Van Doren Waxter is pleased to announce an exhibition of nine new paintings by Los Angeles artist Laurie Nye go on view at the gallery’s 1907 townhouse at 23 East 73rd Street from April 28 to June 3, 2022. Nye’s radiant, psychedelic oil on linen paintings are characterized by her interests in color, symbolism, and painterliness. Her brilliant palette, as Jane McFadden writing in Artforum asserts, “refuses any adherence to reality and brings to mind Fauvism’s reconfiguration of painting’s relationship to color.” The show takes places on the third floor and is on view concurrently with an exhibition of canvasses on the second floor by Los Angeles artist Joshua Nathanson. A prolific painter (b. 1972), Nye trained in figurative drawing and painting at Memphis College of Art and earned a Master of Fine Arts California Institute of the Arts. She typically works on multiple large-scale canvases at once and during the pandemic began retreating to her family's quiet, verdant Tennessee home. The result is a body of smaller works produced slowly and one at a time on an easel in her mother’s kitchenette. The highly activated, dynamic abstractions, mostly 24 by 20 or 28 by 22 inches, are affecting for the artist’s vivid brushwork and concentrated use of color and line. At a young age Nye was encouraged to cultivate her love of freedom, imagination, and nature; and she confesses a fascination with flowers, “dealing with flowers and reconstructing them and getting the essence,” especially irises. Purple Iris (2022) demonstrates Nye’s deeply felt feeling for the flora, as does Spring Flowers with Moon (2020), which evinces both her deft use of line to break up the picture plane and ability overall to create a sense of painterly space. Sunflower with Birds in Lucy (2022), the largest in the exhibition, glows and radiates and suggests a mythology or science fiction. Taken together, Nye's sublime depictions of the natural world are a place of self-discovery, connection, and celebration. About the artist Laurie Nye (b. 1972, Memphis, TN) received her BFA from the Memphis College of Art (Memphis, TN), and her MFA from the California Institute of the Arts (Valencia, CA). In December 2021, Laurie Nye’s solo exhibition, “It Wasn’t A Dream It Was A Flood,” at Philip Martin Gallery (Los Angeles, CA) was an Artforum Best of Year 2021 feature. Nye's work is currently part of a group exhibition "Here Comes the Suns," at Bark Berlin Gallery (Berlin, Germany). In April 2021, Laurie Nye’s artist project, “Chickasaw Moon,” at Odd Ark (Los Angeles, CA) was the subject of an Artforum Critic’s Pick. Laurie Nye’s work has recently been the subject of solo and group exhibitions at Philip Martin Gallery (Los Angeles, CA); Bark Berlin Gallery (Berlin, Germany); The Pit (Glendale, CA), Odd Ark (Los Angeles, CA); Big Pictures LA (Los Angeles) Blake and Vargas, (Berlin, Germany); The Dot Project, (London, UK); Day and Night Gallery (Atlanta, GA); La Loma Projects, (Pasadena, CA); and Unpaved Gallery (Yucca Valley, CA). Her work has been reviewed in such publications as Artillery, Los Angeles Times, Artforum, FAD Magazine and LA Weekly. Nye lives and works in Los Angeles, CA.

Joshua Nathanson

Joshua Nathanson: Drink More Water



April 28, 2022 - June 3, 2022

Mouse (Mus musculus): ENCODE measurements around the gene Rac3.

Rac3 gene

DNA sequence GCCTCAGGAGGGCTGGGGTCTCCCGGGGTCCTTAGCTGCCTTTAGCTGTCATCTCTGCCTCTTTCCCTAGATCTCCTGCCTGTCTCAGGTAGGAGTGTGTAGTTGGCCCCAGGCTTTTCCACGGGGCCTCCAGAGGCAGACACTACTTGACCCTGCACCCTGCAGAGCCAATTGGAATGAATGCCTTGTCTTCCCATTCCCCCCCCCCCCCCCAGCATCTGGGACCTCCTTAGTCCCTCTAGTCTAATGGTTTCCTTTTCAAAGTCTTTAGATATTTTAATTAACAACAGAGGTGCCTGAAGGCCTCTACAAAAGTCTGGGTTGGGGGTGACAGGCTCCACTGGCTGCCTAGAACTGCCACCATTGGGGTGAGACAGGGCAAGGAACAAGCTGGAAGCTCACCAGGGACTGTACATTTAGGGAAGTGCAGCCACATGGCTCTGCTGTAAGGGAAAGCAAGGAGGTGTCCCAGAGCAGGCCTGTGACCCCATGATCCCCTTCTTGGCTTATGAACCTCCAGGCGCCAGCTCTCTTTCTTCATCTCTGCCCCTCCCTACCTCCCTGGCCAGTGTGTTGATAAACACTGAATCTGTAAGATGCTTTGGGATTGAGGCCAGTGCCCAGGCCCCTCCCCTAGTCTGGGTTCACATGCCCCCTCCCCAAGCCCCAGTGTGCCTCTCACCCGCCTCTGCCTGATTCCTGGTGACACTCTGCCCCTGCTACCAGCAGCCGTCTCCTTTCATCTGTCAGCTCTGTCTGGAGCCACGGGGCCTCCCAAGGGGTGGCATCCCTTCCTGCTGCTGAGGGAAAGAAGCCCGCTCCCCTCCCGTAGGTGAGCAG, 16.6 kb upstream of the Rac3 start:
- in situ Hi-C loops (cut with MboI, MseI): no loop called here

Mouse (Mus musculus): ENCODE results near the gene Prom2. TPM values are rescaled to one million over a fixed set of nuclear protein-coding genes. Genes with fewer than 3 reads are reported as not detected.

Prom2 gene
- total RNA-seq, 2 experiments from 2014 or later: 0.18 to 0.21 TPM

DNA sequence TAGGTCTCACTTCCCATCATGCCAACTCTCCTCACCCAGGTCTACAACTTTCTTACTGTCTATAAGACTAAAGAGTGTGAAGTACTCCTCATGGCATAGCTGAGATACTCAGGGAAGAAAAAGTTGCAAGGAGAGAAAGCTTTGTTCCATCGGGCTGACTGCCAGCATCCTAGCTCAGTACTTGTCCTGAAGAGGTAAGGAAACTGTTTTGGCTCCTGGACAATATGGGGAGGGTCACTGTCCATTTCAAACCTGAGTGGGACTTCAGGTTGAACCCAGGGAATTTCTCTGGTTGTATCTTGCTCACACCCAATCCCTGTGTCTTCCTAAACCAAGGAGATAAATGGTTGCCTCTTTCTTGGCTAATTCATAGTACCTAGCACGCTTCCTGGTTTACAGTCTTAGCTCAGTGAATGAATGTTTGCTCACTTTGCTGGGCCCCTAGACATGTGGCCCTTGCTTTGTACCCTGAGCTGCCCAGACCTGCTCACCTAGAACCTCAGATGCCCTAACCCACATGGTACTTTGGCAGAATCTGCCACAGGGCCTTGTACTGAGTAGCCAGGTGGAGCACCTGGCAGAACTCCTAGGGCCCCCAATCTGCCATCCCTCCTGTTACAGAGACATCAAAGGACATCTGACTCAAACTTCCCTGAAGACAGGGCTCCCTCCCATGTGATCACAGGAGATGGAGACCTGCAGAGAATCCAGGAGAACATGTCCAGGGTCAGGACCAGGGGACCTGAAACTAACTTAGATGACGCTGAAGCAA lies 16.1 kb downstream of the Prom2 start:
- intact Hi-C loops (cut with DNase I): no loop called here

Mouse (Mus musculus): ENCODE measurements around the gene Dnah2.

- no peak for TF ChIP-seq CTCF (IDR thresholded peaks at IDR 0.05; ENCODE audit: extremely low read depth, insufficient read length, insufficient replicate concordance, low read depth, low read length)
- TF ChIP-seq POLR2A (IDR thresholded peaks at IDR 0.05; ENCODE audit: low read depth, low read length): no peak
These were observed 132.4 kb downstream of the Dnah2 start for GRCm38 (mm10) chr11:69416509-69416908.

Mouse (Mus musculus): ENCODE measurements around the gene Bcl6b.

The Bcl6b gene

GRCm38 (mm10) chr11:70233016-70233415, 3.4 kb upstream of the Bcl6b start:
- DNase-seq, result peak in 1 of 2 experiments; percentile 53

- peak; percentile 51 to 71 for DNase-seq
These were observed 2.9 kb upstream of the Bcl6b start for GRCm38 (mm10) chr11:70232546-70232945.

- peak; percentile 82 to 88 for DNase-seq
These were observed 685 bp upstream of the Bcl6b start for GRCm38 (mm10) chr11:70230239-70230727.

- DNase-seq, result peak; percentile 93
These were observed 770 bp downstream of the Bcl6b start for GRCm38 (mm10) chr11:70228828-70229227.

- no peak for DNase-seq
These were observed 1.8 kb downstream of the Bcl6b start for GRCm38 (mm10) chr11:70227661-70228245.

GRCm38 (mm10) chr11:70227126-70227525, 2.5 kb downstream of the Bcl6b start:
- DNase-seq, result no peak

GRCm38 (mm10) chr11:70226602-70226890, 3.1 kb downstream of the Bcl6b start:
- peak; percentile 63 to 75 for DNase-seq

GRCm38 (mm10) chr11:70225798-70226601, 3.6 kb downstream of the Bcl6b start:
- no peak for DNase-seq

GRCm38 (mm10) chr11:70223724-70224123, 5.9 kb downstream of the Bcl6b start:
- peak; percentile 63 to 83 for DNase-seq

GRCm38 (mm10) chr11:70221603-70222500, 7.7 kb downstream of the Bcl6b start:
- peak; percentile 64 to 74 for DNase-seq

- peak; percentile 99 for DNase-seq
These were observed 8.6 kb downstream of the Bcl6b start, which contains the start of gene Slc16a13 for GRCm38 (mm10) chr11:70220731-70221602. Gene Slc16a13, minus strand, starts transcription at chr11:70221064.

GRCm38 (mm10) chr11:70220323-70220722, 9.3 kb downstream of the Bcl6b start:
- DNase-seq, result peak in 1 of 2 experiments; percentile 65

Van Doren Waxter is delighted to announce representation of Los Angeles artist Joshua Nathanson and an exhibition of new paintings to go on view at the gallery’s 1907 townhouse at 23 East 73rd Street from April 28 to June 3, 2022. The eleven paintings and seven works on paper are a stylistic shift for the artist, reflecting his love of art history, paint, and formal interests in viscosity, transparency, and materiality. This is Nathanson’s first solo exhibition with Van Doren Waxter and follows his two-person exhibition (2019) at the gallery, as well as one-person shows in Los Angeles, Seoul, Shanghai, and Tokyo and acquisitions by the Los Angeles County Museum of Art and the Museum of Contemporary Art, Chicago. Nathanson is an adventurous, experimental painter (b. 1976) who earned his Master of Fine Arts from Art Center College of Art and Design in Pasadena. His influences range from the grand modernist Henri Matisse, to the materially inventive Sigmar Polke, to the cartoonish, gestural Philip Guston. Inventive, physical, and social, he is interested in technique and process and frequently organizes drawing parties with other painters as a “way to get out of my own head.” A scrap from a recent gathering was collaged into Get Apple (2022). This method is one of many strategies used to manifest ideas that are hidden from resting consciousness, which Nathanson describes as a necessary way to “throw myself off-balance.” Other strategies include: pouring paint, adding solvents, automatic painting/drawing, or adding collaged elements like tissue paper. The artist’s hallucinatory, thickly built-up works made in an unfettered, unscripted, and all out approach—“going in, going nuts”—with squeegees, poured paint and accumulated paper, and his fingers continue his use of hybridity and humor both as a tool and a lure for exploring a full range of human experiences including his vulnerabilities and fears. In a thrilling departure from the sleek, flat canvasses he has produced for nearly a decade made with digital and traditional techniques that he says “read like a screen and pure color,” the new paintings are now “much more physical and material…doing only the things paint can do.” In layered, richly hued compositions such as You Are Not a Camera (2022), Nathanson invokes a range of references and images, from the everyday to dreams, fairy tales, and childhood. The vibrant, collaged Channel Changer (2022) evidences the artist’s interest in creating fantastical scenes of everyday life: a group of oranges radiates within a highly expressive canvas populated with mysterious beings and liquified expanses. The presentation includes lush, ebullient works on paper, such as Hiding in the Grass (2021) and The Weight of a Horse (2021) that are dazzling and kaleidoscopic in their compositions of figures, energetic patterns, and forms. Joshua Nathanson was born 1976 in Washington, D.C. and currently lives and works in Los Angeles, CA. Nathanson studied at The School of Visual Arts, New York, NY (BFA) and Art Center College of Design, Pasadena, CA (MFA). The artist's solo and two-person exhibitions include Yuz Museum, Shanghai, CN; Van Doren Waxter, New York, NY (two-person); Downs and Ross, New York, NY; Kaikai Kiki Gallery, Tokyo, JP; Luce Gallery, Turin, IT; and at Various Small Fires, Los Angeles, CA / Seoul, KR. Group exhibitions include: Sharjah Art Foundation, United Arab Emirates; Museum of Contemporary Art, Chicago, IL; Whitechapel Gallery, London, UK; Yokohama Museum, Yokohama, JP; and 356 S. Mission, Los Angeles, CA. Joshua Nathanson’s work is included in the permanent museum collections of the Los Angeles County Museum of Art, CA; the Museum of Contemporary Art Chicago, IL; and the Yuz Museum, Shanghai, CN.